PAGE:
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Letter: Stigma of mental illness paints inaccurate portrait

Stigma of mental illness paints inaccurate portrait

There is a form of discrimination that is rarely talked about in a helpful way. It is about people who have mental illness. When there is a violent attack, such as the recent one in Parkland, Fla., it does get attention.

Unfortunately, a stigma gets created that people with mental illness are a ticking time-bomb – dangerous and to be avoided. The truth is, people with mental illness are much more likely to be victims of crime or bullying than perpetrators of it. In fact, many people living with mental illness are successful and productive members of society.

Unfortunately, too often in schools and neighborhoods, individuals who are different or eccentric are isolated or even shunned. Too many times, warning signs are ignored and serious consequences such as homelessness, addictions or even suicide can result. Even if major problems don’t occur, quality of life suffers.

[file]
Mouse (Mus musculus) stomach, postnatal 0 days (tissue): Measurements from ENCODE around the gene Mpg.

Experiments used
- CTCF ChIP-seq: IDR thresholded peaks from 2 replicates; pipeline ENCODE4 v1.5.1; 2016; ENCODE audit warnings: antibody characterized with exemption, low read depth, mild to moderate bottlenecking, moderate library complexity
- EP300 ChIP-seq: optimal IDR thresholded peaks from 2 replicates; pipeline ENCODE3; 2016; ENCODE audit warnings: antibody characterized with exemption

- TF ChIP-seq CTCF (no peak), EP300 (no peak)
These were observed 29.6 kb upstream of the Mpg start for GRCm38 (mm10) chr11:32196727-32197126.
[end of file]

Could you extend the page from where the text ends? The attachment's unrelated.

A campaign has started in our community to encourage conversations about this discrimination. Only when myths are dispelled, facts showcased, stories told and prejudices reduced can these individuals become ready to disclose their illness to others.

Having a mental illness is like having a physical illness and can be treated. The pathway to getting help for a mental illness needs to be the same as getting help for a physical illness. It is a brain disease and with help, recovery is possible.

Please take the pledge on letstalkstigma.org and learn more about mental illness. When a community becomes more enlightened, people see there is hope and help available, and recovery is possible. When we talk about mental illness, we help people find their voice.

Max Donatelli

Chairman, Erie County

Anti-Stigma Coalition

Hamburg

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